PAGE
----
„Almost from the time of Xavier's actual presence on the Coast, the work of legend-building began, and it came to be firmly believed that he possessed miraculous powers, which extended even to the raising of the dead. Xavier never made such extravagant claims for himself.“

—  František Xavérsky, Neill, S. (2004). A history of Christianity in India: The beginning to AD 1707. Cambridge: Cambridge University Press.
 František Xavérsky foto
František Xavérsky8
španělský světec 1506 - 1552
Reklama

Podobné citáty

Robertson Davies foto

„Again he struck the harp and began the jig. But this time it was such music as never came from a harp.“

—  Robertson Davies Canadian journalist, playwright, professor, critic, and novelist 1913 - 1995
Context: Again he struck the harp and began the jig. But this time it was such music as never came from a harp. It was the wildest, strangest music you ever heard, full of the sound of birds and the cries of animals and the wind and the rain, and the thunder and the lightning, and the dashing of huge waves against the shores of a great cold ocean that was formed from ice that had made its way slowly down from Ultima Thule. It was the sound of a world before mankind. It was the sound of the great merriment God must have known during the long days of Creation. Harper of the Stones (1986).

Isaac Bashevis Singer foto
Reklama
Aurelius Augustinus foto

„Tell me which of the righteous of that time claimed an altar for himself?“

—  Aurelius Augustinus early Christian theologian and philosopher 354 - 430
Context: All those of you who rejoice in peace, now it is time to judge the truth.... Undoubtedly in days gone by there were holy men as Scripture tells, For God stated that he left behind seven thousand men in safety, And there are many priests and kings who are righteous under the law, There you find so many of the prophets, and many of the people too. Tell me which of the righteous of that time claimed an altar for himself? That wicked nation perpetrated a very large number of crimes, They sacrificed to idols and may prophets were put to death, Yet not a single one of the righteous withdrew from unity. The righteous endured the unrighteous while waiting for the winnower: They all mingled in one temple but were not mingled in their hearts; They said such things against them yet they had a single altar. Early Christian Latin Poets, 2000, Carolinne White, Routledge, London, p. 55. http://books.google.com/books?id=MoI963yzTisC&pg=PA55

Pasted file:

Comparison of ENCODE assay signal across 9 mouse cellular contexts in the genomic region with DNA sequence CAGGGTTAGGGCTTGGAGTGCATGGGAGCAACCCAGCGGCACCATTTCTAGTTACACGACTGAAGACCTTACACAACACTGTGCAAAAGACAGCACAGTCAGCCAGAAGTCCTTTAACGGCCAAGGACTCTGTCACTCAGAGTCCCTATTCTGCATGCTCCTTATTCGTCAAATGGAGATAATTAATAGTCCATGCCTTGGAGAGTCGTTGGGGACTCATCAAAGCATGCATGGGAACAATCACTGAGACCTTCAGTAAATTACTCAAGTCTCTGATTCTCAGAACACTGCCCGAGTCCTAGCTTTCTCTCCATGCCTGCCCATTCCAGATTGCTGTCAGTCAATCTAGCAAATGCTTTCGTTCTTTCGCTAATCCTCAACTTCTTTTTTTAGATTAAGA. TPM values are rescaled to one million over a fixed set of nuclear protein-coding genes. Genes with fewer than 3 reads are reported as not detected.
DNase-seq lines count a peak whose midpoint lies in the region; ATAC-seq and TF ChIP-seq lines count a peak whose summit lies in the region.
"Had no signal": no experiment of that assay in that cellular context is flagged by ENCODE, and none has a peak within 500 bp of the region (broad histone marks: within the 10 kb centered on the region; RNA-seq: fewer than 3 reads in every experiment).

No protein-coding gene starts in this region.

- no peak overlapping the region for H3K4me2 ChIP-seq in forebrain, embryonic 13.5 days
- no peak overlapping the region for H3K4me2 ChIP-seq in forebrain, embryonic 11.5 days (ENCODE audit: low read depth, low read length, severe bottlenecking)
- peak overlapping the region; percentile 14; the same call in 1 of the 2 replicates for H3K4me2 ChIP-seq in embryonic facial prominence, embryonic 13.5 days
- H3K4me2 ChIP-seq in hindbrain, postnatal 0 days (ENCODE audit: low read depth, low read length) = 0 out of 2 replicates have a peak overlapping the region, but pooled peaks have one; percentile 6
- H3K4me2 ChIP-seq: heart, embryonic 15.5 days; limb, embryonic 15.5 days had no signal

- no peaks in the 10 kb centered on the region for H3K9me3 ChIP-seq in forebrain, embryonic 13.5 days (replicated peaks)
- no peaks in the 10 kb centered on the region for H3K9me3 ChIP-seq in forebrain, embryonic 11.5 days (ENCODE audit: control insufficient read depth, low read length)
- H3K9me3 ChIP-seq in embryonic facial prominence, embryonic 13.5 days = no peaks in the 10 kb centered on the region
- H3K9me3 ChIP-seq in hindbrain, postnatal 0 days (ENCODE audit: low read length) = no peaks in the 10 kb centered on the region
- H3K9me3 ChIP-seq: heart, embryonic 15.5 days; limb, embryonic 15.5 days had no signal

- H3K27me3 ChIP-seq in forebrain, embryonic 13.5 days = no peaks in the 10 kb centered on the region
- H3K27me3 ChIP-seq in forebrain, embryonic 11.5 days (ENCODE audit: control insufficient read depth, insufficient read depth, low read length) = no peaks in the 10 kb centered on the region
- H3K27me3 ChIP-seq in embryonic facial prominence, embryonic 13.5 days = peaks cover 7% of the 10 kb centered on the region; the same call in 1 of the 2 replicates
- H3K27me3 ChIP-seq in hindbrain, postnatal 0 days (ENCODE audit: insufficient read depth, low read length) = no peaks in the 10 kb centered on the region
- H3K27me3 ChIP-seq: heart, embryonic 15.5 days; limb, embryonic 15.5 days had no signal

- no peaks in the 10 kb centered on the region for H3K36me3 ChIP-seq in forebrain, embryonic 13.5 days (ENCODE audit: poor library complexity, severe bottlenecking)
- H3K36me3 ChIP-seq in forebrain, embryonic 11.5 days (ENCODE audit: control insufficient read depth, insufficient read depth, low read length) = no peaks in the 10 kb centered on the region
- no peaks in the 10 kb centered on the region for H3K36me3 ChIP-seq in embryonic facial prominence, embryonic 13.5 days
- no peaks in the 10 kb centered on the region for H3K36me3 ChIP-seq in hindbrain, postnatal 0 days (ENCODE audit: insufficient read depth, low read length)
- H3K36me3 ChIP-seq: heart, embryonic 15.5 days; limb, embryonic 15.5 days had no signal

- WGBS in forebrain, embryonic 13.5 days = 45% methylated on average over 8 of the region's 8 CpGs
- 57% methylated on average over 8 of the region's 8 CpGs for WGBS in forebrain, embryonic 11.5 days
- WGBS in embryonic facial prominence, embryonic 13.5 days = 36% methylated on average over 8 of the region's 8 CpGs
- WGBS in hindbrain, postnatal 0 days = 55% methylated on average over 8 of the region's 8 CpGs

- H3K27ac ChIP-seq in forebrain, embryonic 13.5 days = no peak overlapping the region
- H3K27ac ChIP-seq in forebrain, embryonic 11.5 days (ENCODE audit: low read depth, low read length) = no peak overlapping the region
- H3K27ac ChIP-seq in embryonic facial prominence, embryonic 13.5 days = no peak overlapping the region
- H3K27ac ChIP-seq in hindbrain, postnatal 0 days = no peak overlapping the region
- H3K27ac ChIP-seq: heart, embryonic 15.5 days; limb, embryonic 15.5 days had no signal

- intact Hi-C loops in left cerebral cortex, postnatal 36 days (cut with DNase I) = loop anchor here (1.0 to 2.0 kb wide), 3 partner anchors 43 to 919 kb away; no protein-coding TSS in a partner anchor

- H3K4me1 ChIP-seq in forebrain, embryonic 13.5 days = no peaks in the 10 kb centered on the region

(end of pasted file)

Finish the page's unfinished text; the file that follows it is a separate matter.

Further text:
Carol J. Adams foto
Don DeLillo foto
John Reid, Baron Reid of Cardowan foto
Suzanne Collins foto
George MacDonald foto

„A man may well himself discover truth in what he wrote; for he was dealing all the time with things that came from thoughts beyond his own.“

—  George MacDonald Scottish journalist, novelist 1824 - 1905
Context: "But a man may then imagine in your work what he pleases, what you never meant!"  Not what he pleases, but what he can. If he be not a true man, he will draw evil out of the best; we need not mind how he treats any work of art! If he be a true man, he will imagine true things: what matter whether I meant them or not? They are there none the less that I cannot claim putting them there! One difference between God's work and man's is, that, while God's work cannot mean more than he meant, man's must mean more than he meant. For in everything that God has made, there is layer upon layer of ascending significance; also he expresses the same thought in higher and higher kinds of that thought: it is God's things, his embodied thoughts, which alone a man has to use, modified and adapted to his own purposes, for the expression of his thoughts; therefore he cannot help his words and figures falling into such combinations in the mind of another as he had himself not foreseen, so many are the thoughts allied to every other thought, so many are the relations involved in every figure, so many the facts hinted in every symbol. A man may well himself discover truth in what he wrote; for he was dealing all the time with things that came from thoughts beyond his own.

Samuel Butler foto
Victor Hugo foto

„He who is a legend in his own time is ruled by that legend. It may begin in absolute innocence, but, to cover up flaws and maintain the myth of Divine Power, one must employ desperate measures.“

—  Victor Hugo French poet, novelist, and dramatist 1802 - 1885
Attributed to Hugo in Old Gods Almost Dead : The 40-year Odyssey of the Rolling Stones (2001), by Stephen Davis, p. 557; but sourced to Illuminations by Arthur Rimbaud in Jaco : The Extraordinary and Tragic Life of Jaco Pastorius (2006) by Bill Milkowski, p. iii

John Ronald Reuel Tolkien foto
James Freeman Clarke foto
Hoyt Axton foto

„I believe in Jesus
An' what the Bible said
An' I am fairly certain
He had himself a heavy head. He scared the lyin' people
So bad, they hung him dead
An' they never even listened
To what he really said.“

—  Hoyt Axton American country singer 1938 - 1999
Context: I believe in Jesus An' what the Bible said An' I am fairly certain He had himself a heavy head. He scared the lyin' people So bad, they hung him dead An' they never even listened To what he really said. Have A Nice Day